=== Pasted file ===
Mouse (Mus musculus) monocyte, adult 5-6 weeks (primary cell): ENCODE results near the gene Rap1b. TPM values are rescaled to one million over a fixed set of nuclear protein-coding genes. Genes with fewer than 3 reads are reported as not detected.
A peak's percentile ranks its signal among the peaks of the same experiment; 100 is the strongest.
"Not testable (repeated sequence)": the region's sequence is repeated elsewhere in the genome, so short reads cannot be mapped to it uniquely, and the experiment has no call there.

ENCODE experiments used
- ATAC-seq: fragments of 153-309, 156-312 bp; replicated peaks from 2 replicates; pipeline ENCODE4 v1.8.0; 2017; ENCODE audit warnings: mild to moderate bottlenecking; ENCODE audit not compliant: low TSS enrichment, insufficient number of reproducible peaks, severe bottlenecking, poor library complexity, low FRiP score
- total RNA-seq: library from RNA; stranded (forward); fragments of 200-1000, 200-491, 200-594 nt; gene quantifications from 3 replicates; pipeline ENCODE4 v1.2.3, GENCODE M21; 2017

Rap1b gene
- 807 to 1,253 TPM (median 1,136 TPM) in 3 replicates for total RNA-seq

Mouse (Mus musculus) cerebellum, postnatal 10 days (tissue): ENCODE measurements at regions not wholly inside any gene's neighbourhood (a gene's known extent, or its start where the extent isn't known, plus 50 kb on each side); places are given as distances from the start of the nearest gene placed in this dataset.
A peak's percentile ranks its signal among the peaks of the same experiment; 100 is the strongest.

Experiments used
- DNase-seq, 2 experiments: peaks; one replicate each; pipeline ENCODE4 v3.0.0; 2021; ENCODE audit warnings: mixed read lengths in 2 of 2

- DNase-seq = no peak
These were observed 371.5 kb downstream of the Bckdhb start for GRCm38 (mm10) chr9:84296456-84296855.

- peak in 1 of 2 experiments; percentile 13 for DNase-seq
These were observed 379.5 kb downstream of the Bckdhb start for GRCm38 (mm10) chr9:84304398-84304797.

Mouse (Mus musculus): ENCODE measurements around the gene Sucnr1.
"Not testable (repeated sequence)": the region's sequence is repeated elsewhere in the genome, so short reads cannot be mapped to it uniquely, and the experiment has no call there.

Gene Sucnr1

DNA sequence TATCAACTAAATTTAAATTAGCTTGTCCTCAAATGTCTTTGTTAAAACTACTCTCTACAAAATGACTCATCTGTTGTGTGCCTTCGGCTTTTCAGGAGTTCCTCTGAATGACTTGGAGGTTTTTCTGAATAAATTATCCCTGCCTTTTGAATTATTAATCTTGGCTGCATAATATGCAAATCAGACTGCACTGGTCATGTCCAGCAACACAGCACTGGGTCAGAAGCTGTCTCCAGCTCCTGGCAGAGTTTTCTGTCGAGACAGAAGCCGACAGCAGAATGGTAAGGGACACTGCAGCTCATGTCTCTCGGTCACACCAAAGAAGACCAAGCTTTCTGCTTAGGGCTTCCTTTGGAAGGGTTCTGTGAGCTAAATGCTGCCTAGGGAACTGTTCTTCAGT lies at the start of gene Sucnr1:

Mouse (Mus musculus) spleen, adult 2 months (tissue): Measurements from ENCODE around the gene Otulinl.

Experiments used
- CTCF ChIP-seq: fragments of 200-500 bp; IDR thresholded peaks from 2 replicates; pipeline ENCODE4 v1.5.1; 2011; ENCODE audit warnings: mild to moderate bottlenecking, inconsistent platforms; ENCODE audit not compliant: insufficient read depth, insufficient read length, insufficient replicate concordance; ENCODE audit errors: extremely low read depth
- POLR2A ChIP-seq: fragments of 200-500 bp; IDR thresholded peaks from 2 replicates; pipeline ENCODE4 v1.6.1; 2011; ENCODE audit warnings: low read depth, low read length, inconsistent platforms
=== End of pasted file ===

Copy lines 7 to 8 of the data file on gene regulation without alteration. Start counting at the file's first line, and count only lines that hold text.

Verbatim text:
Rap1b gene
- 807 to 1,253 TPM (median 1,136 TPM) in 3 replicates for total RNA-seq